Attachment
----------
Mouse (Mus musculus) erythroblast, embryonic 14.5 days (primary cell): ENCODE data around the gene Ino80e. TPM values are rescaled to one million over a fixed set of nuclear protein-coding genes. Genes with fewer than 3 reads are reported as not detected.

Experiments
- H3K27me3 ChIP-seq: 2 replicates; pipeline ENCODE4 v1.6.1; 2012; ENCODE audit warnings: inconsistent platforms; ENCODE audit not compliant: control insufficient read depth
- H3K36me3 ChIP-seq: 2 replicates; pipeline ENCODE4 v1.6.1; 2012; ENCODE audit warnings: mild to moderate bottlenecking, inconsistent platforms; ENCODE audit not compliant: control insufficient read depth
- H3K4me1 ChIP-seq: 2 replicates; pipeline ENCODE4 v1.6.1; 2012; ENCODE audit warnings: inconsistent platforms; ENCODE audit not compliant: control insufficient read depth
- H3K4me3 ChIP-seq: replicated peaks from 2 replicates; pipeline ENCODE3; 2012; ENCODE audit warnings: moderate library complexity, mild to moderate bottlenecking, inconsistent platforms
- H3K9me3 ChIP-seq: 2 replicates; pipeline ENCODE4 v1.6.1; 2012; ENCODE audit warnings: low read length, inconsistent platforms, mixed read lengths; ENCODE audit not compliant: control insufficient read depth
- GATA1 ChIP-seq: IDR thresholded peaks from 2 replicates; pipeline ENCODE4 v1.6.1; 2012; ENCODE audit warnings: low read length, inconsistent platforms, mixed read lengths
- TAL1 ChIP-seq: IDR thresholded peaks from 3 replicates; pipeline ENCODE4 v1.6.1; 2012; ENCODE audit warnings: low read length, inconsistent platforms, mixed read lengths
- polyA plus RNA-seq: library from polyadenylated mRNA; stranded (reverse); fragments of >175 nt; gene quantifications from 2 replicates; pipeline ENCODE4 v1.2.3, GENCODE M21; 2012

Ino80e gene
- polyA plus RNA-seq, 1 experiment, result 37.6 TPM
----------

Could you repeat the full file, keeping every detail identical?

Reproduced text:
Mouse (Mus musculus) erythroblast, embryonic 14.5 days (primary cell): ENCODE data around the gene Ino80e. TPM values are rescaled to one million over a fixed set of nuclear protein-coding genes. Genes with fewer than 3 reads are reported as not detected.

Experiments
- H3K27me3 ChIP-seq: 2 replicates; pipeline ENCODE4 v1.6.1; 2012; ENCODE audit warnings: inconsistent platforms; ENCODE audit not compliant: control insufficient read depth
- H3K36me3 ChIP-seq: 2 replicates; pipeline ENCODE4 v1.6.1; 2012; ENCODE audit warnings: mild to moderate bottlenecking, inconsistent platforms; ENCODE audit not compliant: control insufficient read depth
- H3K4me1 ChIP-seq: 2 replicates; pipeline ENCODE4 v1.6.1; 2012; ENCODE audit warnings: inconsistent platforms; ENCODE audit not compliant: control insufficient read depth
- H3K4me3 ChIP-seq: replicated peaks from 2 replicates; pipeline ENCODE3; 2012; ENCODE audit warnings: moderate library complexity, mild to moderate bottlenecking, inconsistent platforms
- H3K9me3 ChIP-seq: 2 replicates; pipeline ENCODE4 v1.6.1; 2012; ENCODE audit warnings: low read length, inconsistent platforms, mixed read lengths; ENCODE audit not compliant: control insufficient read depth
- GATA1 ChIP-seq: IDR thresholded peaks from 2 replicates; pipeline ENCODE4 v1.6.1; 2012; ENCODE audit warnings: low read length, inconsistent platforms, mixed read lengths
- TAL1 ChIP-seq: IDR thresholded peaks from 3 replicates; pipeline ENCODE4 v1.6.1; 2012; ENCODE audit warnings: low read length, inconsistent platforms, mixed read lengths
- polyA plus RNA-seq: library from polyadenylated mRNA; stranded (reverse); fragments of >175 nt; gene quantifications from 2 replicates; pipeline ENCODE4 v1.2.3, GENCODE M21; 2012

Ino80e gene
- polyA plus RNA-seq, 1 experiment, result 37.6 TPM